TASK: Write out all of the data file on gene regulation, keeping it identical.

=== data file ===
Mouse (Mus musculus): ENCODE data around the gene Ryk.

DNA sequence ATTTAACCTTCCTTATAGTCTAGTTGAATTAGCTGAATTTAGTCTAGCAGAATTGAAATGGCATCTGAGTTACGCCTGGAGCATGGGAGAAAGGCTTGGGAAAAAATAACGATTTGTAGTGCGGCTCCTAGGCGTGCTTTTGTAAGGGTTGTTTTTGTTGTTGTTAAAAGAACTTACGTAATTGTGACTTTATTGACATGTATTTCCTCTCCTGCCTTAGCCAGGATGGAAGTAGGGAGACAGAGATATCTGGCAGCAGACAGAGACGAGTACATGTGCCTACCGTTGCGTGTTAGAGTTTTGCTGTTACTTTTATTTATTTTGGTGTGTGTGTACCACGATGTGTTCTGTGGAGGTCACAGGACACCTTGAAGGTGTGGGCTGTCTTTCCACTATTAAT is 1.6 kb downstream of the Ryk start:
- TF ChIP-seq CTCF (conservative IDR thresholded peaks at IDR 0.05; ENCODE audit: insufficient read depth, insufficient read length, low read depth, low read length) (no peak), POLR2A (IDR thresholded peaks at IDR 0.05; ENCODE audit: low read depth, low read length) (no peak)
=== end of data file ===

Mouse (Mus musculus): ENCODE data around the gene Ryk.

DNA sequence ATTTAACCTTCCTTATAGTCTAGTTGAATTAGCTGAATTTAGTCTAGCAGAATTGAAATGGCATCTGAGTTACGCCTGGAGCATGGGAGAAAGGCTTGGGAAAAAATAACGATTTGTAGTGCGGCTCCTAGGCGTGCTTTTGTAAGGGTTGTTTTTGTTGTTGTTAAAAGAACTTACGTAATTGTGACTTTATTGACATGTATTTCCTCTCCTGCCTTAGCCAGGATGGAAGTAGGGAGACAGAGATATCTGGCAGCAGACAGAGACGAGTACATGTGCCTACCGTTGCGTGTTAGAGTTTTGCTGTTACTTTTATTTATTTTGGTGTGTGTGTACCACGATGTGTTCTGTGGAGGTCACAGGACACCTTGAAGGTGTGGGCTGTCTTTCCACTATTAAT is 1.6 kb downstream of the Ryk start:
- TF ChIP-seq CTCF (conservative IDR thresholded peaks at IDR 0.05; ENCODE audit: insufficient read depth, insufficient read length, low read depth, low read length) (no peak), POLR2A (IDR thresholded peaks at IDR 0.05; ENCODE audit: low read depth, low read length) (no peak)